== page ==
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Tuesday, March 06, 2007

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Not Dead to Me



Everytime my girlfriend Georgia goes home to Australia for a visit; I hold my breath and cross my fingers and hope and pray she doesn't decide to stay. When she does come back, and is quiet and confused and a little angry for a few days, I understand exactly how she feels. When I am having a "moment" and am asking myself how the hell I got here, and exactly how much longer do I intend to give this mad experiment, I ring Georgia up, and she makes me tea. She is my consulate, my embassy, my foreign attache, my commonwealth partner, my writing partner, my stylist and my compatriot in expatriotism. Here she is:

THE REASON I AM STILL IN AMERICA

The reason I am still in America is the west.
The wide open skies which Indians read as they fished in the churning rivers,
after riding through mountains and into chartreuse valleys dotted with wild flowers.
The reason I am still in America is that cities like New York and Chicago exist and
house art by Franz Kline and Twombly and Rothenberg.
There is music in these cities, music that swells my heart.
Jazz is in America.
Zydeco is in America.
The reason I am still in America is because I like anonymity.
“You can be anyone and anything in America,” my father said, “People give you a go.”
I like black people.
I like their bodies and their walks. I like their attitudes.
I feel privileged and alive when they speak to me.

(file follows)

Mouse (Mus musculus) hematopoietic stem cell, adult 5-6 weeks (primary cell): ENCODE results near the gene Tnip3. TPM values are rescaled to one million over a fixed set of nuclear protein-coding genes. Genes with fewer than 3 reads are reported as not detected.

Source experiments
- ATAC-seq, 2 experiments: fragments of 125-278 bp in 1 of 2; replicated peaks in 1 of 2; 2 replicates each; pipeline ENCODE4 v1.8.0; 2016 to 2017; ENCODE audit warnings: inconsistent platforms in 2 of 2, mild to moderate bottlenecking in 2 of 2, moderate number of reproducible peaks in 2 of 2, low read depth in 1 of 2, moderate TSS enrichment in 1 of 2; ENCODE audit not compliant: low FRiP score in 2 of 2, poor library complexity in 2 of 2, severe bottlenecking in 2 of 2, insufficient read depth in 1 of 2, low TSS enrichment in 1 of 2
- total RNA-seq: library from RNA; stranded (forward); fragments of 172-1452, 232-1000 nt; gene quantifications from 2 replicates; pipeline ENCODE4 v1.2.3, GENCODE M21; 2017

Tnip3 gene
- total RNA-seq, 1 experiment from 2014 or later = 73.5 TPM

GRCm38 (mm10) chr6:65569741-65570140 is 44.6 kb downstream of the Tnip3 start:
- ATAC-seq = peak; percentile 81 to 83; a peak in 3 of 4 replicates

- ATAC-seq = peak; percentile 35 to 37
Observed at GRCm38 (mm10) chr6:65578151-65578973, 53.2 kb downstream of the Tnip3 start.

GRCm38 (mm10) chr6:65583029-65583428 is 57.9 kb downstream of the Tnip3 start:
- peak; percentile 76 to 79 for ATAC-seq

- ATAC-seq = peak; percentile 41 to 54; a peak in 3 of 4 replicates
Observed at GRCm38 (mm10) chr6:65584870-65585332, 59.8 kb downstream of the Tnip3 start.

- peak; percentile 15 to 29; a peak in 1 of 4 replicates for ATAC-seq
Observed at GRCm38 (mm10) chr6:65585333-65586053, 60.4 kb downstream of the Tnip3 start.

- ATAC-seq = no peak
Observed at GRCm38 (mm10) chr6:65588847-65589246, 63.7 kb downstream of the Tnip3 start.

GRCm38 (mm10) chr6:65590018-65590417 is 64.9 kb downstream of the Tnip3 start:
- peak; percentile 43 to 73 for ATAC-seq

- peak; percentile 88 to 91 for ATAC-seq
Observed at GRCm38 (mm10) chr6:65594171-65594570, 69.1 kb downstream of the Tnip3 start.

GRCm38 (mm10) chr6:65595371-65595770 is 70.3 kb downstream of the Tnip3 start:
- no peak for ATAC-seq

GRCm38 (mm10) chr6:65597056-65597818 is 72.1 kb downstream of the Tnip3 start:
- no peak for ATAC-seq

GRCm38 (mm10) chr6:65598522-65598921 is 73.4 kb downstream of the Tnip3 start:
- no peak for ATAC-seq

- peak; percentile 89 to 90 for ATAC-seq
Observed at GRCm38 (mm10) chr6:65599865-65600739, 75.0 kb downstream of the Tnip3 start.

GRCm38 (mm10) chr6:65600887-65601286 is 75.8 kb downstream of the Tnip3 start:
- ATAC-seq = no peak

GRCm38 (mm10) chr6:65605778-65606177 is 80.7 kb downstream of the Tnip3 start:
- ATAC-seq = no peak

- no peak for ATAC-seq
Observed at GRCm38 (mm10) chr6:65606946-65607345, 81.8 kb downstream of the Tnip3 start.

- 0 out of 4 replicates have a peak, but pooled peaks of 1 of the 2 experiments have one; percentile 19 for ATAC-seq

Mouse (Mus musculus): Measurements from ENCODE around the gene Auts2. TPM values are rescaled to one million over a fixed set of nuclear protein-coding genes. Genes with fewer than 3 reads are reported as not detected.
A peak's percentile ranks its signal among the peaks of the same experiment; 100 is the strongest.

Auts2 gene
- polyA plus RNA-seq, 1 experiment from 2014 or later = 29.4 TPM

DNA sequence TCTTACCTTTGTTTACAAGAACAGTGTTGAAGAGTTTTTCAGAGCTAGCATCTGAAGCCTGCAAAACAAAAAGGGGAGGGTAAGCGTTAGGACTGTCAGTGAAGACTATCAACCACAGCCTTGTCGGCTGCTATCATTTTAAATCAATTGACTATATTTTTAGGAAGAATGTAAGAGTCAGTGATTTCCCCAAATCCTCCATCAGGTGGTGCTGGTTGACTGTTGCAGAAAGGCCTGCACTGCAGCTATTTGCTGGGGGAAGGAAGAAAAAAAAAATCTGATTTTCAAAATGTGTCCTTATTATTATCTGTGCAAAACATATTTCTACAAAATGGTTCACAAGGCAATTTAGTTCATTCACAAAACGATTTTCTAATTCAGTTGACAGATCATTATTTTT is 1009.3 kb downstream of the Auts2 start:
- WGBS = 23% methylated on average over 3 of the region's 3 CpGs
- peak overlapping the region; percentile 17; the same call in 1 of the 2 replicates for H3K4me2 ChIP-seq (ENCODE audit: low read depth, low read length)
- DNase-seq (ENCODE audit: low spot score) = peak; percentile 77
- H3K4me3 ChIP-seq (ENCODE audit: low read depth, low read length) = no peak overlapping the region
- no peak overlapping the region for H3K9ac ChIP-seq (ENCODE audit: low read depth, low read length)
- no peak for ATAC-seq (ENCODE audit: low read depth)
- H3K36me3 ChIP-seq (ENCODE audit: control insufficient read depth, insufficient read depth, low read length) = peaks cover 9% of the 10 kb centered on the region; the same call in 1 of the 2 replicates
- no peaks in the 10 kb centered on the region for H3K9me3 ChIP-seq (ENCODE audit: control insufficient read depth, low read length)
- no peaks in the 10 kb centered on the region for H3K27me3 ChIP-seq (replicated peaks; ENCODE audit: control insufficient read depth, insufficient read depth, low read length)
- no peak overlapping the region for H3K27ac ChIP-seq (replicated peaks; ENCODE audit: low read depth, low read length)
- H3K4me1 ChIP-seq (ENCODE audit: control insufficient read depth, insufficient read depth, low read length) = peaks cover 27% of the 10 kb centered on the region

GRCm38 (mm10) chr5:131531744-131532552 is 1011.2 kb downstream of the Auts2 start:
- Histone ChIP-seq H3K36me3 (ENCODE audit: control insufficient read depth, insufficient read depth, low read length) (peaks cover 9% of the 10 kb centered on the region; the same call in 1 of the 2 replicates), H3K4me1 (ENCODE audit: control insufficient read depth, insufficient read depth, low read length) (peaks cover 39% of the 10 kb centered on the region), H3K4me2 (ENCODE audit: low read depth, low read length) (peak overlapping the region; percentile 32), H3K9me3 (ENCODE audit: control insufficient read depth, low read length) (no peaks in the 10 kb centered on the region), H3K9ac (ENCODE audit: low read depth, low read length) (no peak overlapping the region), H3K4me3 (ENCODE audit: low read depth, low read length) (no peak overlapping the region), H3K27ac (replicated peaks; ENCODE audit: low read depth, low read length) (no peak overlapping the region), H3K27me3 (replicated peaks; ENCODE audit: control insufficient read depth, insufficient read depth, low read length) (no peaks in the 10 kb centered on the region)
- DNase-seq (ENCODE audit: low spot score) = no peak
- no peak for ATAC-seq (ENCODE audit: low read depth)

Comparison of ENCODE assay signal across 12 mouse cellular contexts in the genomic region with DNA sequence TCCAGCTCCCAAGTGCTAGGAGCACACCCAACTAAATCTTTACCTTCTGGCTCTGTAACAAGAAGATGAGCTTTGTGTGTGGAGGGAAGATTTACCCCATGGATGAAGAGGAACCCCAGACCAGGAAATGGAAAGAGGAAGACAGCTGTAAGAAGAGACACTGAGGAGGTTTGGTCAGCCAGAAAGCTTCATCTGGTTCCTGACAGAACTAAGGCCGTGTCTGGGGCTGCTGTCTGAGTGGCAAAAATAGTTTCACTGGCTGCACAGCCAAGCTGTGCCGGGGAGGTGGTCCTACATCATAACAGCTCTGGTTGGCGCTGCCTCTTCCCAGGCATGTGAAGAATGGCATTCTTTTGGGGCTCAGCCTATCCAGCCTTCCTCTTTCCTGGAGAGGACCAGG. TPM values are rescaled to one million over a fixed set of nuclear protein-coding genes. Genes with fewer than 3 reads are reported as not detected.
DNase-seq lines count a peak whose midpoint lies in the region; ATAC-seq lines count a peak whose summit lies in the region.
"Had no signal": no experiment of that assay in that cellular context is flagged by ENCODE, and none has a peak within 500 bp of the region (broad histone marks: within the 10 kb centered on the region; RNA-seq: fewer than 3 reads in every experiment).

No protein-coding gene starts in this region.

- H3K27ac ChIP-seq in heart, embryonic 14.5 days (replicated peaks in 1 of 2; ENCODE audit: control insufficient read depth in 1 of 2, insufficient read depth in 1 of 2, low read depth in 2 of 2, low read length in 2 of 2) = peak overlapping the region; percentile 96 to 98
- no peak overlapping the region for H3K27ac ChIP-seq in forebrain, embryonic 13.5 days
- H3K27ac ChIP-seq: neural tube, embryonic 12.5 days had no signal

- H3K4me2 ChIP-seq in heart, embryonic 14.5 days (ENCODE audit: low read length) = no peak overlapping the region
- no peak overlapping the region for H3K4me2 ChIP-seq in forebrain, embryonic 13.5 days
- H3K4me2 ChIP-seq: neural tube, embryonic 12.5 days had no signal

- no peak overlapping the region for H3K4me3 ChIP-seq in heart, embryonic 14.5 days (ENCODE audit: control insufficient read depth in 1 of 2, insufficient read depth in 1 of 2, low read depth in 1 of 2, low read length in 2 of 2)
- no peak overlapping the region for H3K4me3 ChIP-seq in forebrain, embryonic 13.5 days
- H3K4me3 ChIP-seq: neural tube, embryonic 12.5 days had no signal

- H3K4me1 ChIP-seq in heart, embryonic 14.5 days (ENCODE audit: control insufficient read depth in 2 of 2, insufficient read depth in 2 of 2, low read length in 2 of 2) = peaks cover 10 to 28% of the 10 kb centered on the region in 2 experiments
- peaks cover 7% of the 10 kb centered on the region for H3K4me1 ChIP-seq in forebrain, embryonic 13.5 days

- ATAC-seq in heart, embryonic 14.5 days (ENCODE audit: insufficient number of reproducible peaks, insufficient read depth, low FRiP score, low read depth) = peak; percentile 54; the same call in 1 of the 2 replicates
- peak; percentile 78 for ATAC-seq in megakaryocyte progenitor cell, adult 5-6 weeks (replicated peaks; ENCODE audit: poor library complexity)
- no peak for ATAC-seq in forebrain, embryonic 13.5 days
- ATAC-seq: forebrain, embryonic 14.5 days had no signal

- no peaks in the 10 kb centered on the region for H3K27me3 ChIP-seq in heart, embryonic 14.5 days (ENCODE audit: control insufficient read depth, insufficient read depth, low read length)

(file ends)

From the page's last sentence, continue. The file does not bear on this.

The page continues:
Sometimes I am scared of them, like in Baltimore when I walked downtown, and they are on their stoops, smoking and staring, and watching me pass.
“You better slow down or you might take off!” They slap their thighs and laugh.
Even that I liked. Later not at the time.
The reason I am still in America is because bears are in America.
I like moose.
Sometimes I miss Kangaroos but not after sighting an elk herd.
The reason I am still in America is because I have to learn to two step and salsa and because my favorite song was, Springsteen’s, The River (after which I named my child.)
Al Green lives in America.
I like the fact that no one calls me mate or Sheila or says, “good-on-ya.”
I even like y’all.
The reason I am still in America is because all my favorite writers are American.
How could I live without knowing where Carson McCuller’s heart got lonely or where Fitzgerald dined or was depressed for that matter.
I had to eat sardines on saltines like Faulkner had Lena do in the haze of the humid south.
I had to drink mint juleps in Kentucky on Derby day.
I had to be in a band that let me play the Banjo and were besotted with Harry Smith’s folk album.
You can not cry when you play the banjo.
The reason I am still in America is because I don’t like pessimism or the tall poppy syndrome that people are ill with back home.
I do not like men who think that surfing is all there is and women should bring them beer.
I am still here because I am hoping to become Hispanic by osmosis.
I want to be called Juanita and have long dark hair and olive skin.
I want to make tamales from corn that I grow.
I need to cross the Tallahatchie Bridge. I need to eat oyster po-boys near a Bayou.
I am in America because I believe that the people can still be heard here.
That democracy will triumph once more.
The reason I am still in America is because you are here.

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6 Comments:

Blogger Natalie said...

I got chills when I read this.

10:29 PM  
Blogger Kim said...

Beautiful. Absolutely beautiful.

12:34 PM  
Blogger peefer said...

Being Canadian, I thought I'd relate with every point. That I did not is a testament to the singularity of America. Thanks for the tour, Georgia.

12:58 PM  
Blogger littlepurplecow said...

I love this.

12:27 PM  
Blogger bluebird of paradise said...

This comment has been removed by the author.

9:54 AM  
Blogger bluebird of paradise said...

how could someone with the poetic name of "georgia" not like america. what a fabulous poem. gingsberg must be smiling in the pureland...........

9:55 AM  

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